Sir: The weekend's decision by the London Conference about military action against Bosnian Serbs still leaves important unanswered questions about British Government policy over Bosnia.
How far are we prepared to press military action - until the residents of Gorazde and Bihac are secure and the siege of Sarajevo lifted; or only until British troops begin to die in numbers?
Why are we taking a firmer stand against Bosnian Serbs? Is it specifically because we feel a moral obligation to challenge military and political leaders who violate human rights? Or is it, generally, because we object to their nationalist agenda that would turn much of Bosnia into part of an ethnically pure greater Serbia?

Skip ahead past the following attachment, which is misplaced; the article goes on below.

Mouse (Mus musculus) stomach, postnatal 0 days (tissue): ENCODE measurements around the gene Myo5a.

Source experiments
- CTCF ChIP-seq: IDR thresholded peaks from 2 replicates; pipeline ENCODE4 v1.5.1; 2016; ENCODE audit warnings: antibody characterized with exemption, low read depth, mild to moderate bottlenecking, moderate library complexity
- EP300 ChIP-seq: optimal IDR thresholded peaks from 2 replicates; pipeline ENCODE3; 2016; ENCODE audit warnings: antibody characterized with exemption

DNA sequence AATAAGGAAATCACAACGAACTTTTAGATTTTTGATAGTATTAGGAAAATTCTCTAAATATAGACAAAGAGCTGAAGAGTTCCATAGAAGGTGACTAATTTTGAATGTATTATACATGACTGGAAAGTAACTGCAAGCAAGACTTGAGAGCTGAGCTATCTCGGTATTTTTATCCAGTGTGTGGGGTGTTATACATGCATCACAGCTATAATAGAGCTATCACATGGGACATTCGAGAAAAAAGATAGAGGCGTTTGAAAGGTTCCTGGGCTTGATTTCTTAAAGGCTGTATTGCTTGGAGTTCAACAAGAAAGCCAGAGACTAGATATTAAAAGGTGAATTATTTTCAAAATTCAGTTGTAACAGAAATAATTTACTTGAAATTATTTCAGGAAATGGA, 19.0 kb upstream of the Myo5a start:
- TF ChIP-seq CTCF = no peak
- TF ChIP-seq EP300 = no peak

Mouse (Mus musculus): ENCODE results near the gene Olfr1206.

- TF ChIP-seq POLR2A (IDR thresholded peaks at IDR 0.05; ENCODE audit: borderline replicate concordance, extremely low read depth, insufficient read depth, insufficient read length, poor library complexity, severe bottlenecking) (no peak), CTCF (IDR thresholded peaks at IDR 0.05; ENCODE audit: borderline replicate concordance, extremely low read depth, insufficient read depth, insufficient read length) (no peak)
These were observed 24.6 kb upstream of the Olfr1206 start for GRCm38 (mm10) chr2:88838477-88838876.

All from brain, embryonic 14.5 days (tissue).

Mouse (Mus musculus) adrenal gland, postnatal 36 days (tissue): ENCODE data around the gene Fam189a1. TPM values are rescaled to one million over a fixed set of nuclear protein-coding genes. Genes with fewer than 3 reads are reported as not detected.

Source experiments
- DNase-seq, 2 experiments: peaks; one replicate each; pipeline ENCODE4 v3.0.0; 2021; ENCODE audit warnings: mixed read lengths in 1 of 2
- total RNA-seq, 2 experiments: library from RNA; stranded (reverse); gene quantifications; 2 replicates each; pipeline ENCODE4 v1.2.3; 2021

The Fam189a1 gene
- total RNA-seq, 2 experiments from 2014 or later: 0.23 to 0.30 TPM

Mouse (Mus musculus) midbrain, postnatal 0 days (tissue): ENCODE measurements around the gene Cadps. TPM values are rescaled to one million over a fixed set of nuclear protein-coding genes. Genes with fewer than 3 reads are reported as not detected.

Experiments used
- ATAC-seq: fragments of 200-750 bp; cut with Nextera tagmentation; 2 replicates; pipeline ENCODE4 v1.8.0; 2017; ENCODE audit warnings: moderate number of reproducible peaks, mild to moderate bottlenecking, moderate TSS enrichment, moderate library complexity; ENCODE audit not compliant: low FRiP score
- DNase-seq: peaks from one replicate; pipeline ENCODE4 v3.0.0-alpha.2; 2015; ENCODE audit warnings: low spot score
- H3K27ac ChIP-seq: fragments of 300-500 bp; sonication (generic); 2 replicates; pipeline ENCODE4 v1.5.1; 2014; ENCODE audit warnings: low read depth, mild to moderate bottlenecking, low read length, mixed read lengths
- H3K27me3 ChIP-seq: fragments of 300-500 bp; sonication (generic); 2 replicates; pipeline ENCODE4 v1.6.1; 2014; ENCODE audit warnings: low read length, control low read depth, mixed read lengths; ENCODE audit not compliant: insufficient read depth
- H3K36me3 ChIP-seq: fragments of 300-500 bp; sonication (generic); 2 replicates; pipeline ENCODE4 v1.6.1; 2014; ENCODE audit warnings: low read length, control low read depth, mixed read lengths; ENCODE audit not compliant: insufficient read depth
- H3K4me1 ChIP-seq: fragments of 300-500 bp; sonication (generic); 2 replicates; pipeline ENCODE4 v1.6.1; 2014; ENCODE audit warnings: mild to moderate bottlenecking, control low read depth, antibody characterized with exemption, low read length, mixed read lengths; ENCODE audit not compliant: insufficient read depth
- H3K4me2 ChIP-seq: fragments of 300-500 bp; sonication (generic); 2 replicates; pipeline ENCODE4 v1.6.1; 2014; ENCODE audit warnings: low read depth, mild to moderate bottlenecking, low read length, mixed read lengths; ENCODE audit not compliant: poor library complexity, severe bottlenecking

What sort of political settlement are we seeking? Do we want to restore the integrity of Bosnia Herzegovina as the independent multi-ethnic state to which we gave international recognition in 1992? Or would we settle for a partition of the country, because the British Government believes (according to some reports) that a stronger Serbia is the key to the future stability of the Balkans?
Mr Rifkind ought to answer these questions. We're so busy debating immediate action that we're ignoring the obscurity of underlying aims.
West Bridgford, Nottingham